Book Image

Solutions Architect’s Handbook - Second Edition

By : Saurabh Shrivastava, Neelanjali Srivastav
4 (2)
Book Image

Solutions Architect’s Handbook - Second Edition

4 (2)
By: Saurabh Shrivastava, Neelanjali Srivastav

Overview of this book

Becoming a solutions architect requires a hands-on approach, and this edition of the Solutions Architect's Handbook brings exactly that. This handbook will teach you how to create robust, scalable, and fault-tolerant solutions and next-generation architecture designs in a cloud environment. It will also help you build effective product strategies for your business and implement them from start to finish. This new edition features additional chapters on disruptive technologies, such as Internet of Things (IoT), quantum computing, data engineering, and machine learning. It also includes updated discussions on cloud-native architecture, blockchain data storage, and mainframe modernization with public cloud. The Solutions Architect's Handbook provides an understanding of solution architecture and how it fits into an agile enterprise environment. It will take you through the journey of solution architecture design by providing detailed knowledge of design pillars, advanced design patterns, anti-patterns, and the cloud-native aspects of modern software design. By the end of this handbook, you'll have learned the techniques needed to create efficient architecture designs that meet your business requirements.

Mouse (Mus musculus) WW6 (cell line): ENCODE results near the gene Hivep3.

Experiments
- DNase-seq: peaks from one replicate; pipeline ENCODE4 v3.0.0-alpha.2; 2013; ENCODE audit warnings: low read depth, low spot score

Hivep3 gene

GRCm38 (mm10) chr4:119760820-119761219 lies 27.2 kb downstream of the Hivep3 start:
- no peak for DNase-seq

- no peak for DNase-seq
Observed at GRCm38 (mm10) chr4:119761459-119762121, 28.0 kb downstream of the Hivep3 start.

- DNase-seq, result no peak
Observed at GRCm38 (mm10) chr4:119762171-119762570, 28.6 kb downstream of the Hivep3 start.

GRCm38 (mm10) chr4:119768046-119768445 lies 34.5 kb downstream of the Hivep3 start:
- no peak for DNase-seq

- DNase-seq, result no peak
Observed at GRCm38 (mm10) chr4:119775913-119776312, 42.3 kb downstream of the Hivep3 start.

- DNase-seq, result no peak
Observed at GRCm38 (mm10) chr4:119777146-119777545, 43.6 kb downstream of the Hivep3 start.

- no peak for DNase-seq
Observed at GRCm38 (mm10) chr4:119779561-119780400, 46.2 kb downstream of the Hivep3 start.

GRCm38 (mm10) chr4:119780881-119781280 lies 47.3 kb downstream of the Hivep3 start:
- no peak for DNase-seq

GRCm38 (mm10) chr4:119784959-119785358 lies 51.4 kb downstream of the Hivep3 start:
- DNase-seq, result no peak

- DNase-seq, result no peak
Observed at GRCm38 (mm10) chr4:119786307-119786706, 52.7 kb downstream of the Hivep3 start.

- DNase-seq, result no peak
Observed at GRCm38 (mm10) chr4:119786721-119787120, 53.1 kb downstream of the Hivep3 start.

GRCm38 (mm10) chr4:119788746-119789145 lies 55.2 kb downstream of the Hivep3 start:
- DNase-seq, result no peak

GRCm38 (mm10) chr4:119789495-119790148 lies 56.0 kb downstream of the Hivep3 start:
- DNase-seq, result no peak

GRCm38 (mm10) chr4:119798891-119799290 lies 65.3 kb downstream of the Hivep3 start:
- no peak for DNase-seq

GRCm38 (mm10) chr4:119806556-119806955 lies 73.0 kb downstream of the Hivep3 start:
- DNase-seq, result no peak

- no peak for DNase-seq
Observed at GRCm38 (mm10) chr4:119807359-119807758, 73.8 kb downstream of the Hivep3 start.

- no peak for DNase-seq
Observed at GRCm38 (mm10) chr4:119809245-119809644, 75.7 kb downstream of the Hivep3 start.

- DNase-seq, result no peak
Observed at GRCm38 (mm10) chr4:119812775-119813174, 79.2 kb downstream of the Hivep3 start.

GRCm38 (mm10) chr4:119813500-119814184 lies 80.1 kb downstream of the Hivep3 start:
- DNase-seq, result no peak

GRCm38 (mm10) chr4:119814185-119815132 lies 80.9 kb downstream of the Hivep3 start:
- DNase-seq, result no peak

Table of Contents (22 chapters)
20
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21
Index

The building blocks of quantum computers

The basic building block of a quantum computer is the qubit. Qubits in QC are similar to bits in classical computing, but they behave very differently. Let's learn more about qubits.

Qubits

Classical bits can hold only a position of 0 or 1, but qubits can hold positions between 0 and 1, and multiple positions at once. Qubits are quantum systems that scientists and engineers can control. Some examples of qubits are atoms, molecules, and photons.

Quantum states are represented by the little flags "", called Dirac notation. A single classical bit is denoted by 0 or 1, while a single quantum bit (qubit) is denoted by complex linear combinations of and . Qubits are two-dimensional vectors with complex coefficients, as shown below:

Figure 16.1: Bloch sphere – abstract representation of a qubit

In the preceding diagram, a qubit is represented using a Bloch sphere. A Bloch sphere is a representation of...